Tag Archives: 10GBASE-SR

What’s the Differece: 10GBASE-SR vs 1000BASE-SX

As the development of fiber optic network, there appears lots of industry standards for fiber optic transceivers. Although transceivers with different standards may have different features and performance, they sometimes can be used in the same switch port. Thus, many people may get confused by these transceivers. For example, 10GBASE-SR and 1000BASE-SX transceivers can both be inserted into the Cisco Catalyst 2960S-48TD-L switch, but the 10GBASE-SR transceiver may not work fine with the 1000BASE-SX module in another switch. Why? This post will discuss 10GBASE-SR vs 1000BASE-SX and whether 10GBASE-SR transceiver can down-support connect to 1000BASE-SX transceiver.

connect 10GBASE-SR to 1000BASE-SX

10GBASE-SR vs 1000BASE-SX

As mentioned above, 10GBASE-SR and 1000BASE-SX are two kinds of industry standards for fiber optic transceivers. This part will introduce them in turns.

10GBASE-SR

10GBASE-SR is defined in the IEEE 802.3 Clause 49 standard, specially designed for multi-mode fiber optic medium that uses 850 nm lasers. It has a data transmission rate of up to 10.3125 Gbps and can be used over multiple cabling options. But the transmission distance may differ as the fiber cable changes. For example, when used over OM1 cabling, the 10GBASE-SR has a maximum working distance of 33 meters, as opposed to 82 meters when applied over OM2 cabling. Nowadays, the 10GBASE-SR module usually applied over OM3 and OM4 cablings to give a more structured optical cabling used in large buildings. And the transmission distance respectively are 300m and 400m.

1000BASE-SX

Like 10GBASE-SR, 1000BASE-SX is also an IEEE 802.3z standard for the multi-mode fiber optic cabling. But it has a minimum transmission distance of 220m and a maximum of 550m. Offering 1Gbps data transmission rate, 1000BASE-SX modules are mainly used to connect high-speed hubs, Ethernet switches, and routers together in different wiring closets or buildings using long cabling runs.

Can 10GBASE-SR Transceiver Down-Support Connect to 1000BASE-SX Transceiver?

10GBASE-SR modules are generally referring to 10GBASE-SR SFP+ transceivers, and 1000BASE-SX modules are usually 1000BASE-SX SFP transceivers. And since SFP+ and SFP transceivers share the same size (as shown below), SFP transceivers can often used in most SFP+ ports (For example, almost all SFP+ ports of Cisco switch can accept SFP transceivers). Then can a 10GBASE-SR SFP+ transceiver down-support connect to the 1000BASE-SX SFP transceiver?

10GBASE-SR vs 1000BASE-SX

10GBASE-SR vs 1000BASE-SX Transceivers

The answer is no. Unlike copper SFP transceivers, 10GBASE-SR SFP+ transceivers do not have such functions as auto-negotiation. In fact, both 10GBASE-SR SFP+ and 1000BASE-SX SFP transceivers can only run at the rated speed fixed by the electro-optical conversion ASIC built into the transceiver hardware. That’s to say, 10GBASE-SR SFP+ transceivers can only run at 10Gbps and 1000BASE-SX SFP transceivers run at 1Gbps. So there is no such fiber link that one end does 1G while the other end does 10G.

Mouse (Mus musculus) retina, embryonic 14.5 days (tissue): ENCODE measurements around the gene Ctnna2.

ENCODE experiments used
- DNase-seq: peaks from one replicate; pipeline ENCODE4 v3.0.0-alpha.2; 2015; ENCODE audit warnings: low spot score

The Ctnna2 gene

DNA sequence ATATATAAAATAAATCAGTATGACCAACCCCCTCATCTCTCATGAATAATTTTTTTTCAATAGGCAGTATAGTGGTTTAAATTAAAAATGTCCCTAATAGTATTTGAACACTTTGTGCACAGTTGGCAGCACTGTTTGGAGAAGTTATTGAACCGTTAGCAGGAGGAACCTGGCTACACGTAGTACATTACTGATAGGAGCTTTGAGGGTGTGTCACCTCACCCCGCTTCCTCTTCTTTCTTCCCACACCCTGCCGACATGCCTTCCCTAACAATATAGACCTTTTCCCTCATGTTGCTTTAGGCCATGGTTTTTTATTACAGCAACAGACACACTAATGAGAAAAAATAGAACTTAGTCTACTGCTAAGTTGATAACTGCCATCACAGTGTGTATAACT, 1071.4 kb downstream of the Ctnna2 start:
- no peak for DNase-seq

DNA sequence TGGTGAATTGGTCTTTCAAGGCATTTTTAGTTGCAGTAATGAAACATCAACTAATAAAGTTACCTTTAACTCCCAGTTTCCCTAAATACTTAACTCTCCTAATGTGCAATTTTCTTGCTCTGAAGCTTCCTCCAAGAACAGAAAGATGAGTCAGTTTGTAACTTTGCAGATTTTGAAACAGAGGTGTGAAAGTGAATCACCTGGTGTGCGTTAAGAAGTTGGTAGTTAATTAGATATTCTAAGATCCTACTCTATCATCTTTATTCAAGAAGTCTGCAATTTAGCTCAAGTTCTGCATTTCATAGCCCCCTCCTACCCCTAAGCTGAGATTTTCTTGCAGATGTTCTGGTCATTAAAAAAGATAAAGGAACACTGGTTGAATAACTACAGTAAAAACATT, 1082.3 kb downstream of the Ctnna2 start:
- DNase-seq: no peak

10GBASE-SR vs 1000BASE-SX: Have You Known the Differences?

To conclude, although 10GBASE-SR and 1000BASE-SX share something in common, they are totally different Ethernet standards for transceivers. 10GBASE-SR SFP+ transceivers mainly work in 10G links, while 1000BASE-SX transceivers can only run at 1Gbps even though in the SFP+ slot. Thus, it will not work out to connect a 10GBASE-SR SFP+ transceiver with a 1000BASE-SX SFP transceiver.

Four Families OF 10 Gigabit Ethernet

The IEEE 10 Gb/s standard was first specified in the 802.3ae supplement, which was adopted in 2002. This supplement defined the basic 10 Gigabit system and a set of fiber optic media standards. Subsequent 10 Gb/s supplements have added copper media types, including a short-range copper connection based on twinaxial cable and a twisted-pair media system capable of reaching 300 m.

There are four sets of physical layer(PHY) specification, also called”families”in the standard. which are grouped by their use of the same signal encoding techniques and other elements.

10GBASE-R
Based on 64B/66B signal encoding, this includes the following optical fiber media
systems: 10GBASE-SR, 10GBASE-LR, 10GBASE-ER, and 10GBASE-LRM.

10GBASE-X
Based on 8B/10B signal encoding, including both fiber optic (10GBASE-LX4) and
copper (10GBASE-CX4) media systems.

10GBASE-T
Based on 64B/65B encoding, supporting transmission over twisted-pair cabling.

10GBASE-W
Based on 64B/66B encoding that is encapsulated and transmitted over an OC-192
SONET optical fiber system. This includes the 10GBASE-SW, 10GBASE-LW, and
10GBASE-EW media specifications.

10 Gigabit Ethernet LAN PHYs include five media systems:

10GBASE-SR
10GBASE-LX4
10GBASE-LR
10GBASE-LRM
10GBASE-ER

Each of the LAN PHYs was specified to provide a media system for a specific set of uses. The short-reach systems are intended for connections between switches in a building or a data center, and from switch ports to server interfaces. The long-reach systems, intended for backbone links on campus and enterprise networks, use more expensive. Single-mode laser-based optics to drive 10 Gigabit signals over longer distances, with
ranges from 10 km for the LR system up to 30–40 km for the ER.

The most used fiber Media Components in 10 Gigabit Ethernet:

Multimode fiber optic cable for short-reach applications.
Single-mode fiber optic cables for long-reach applications.
Mode conditioning patch cable for FDDI grade multimode fiber and OM1 or OM2 cables, up to 220m.
Transceiver: The most popular current form is the SFP+ Module.

Fiber-optic-tutorial.com will offer more information about Gigabit Ethernet. You can also buy fiber media components from Fiberstroe.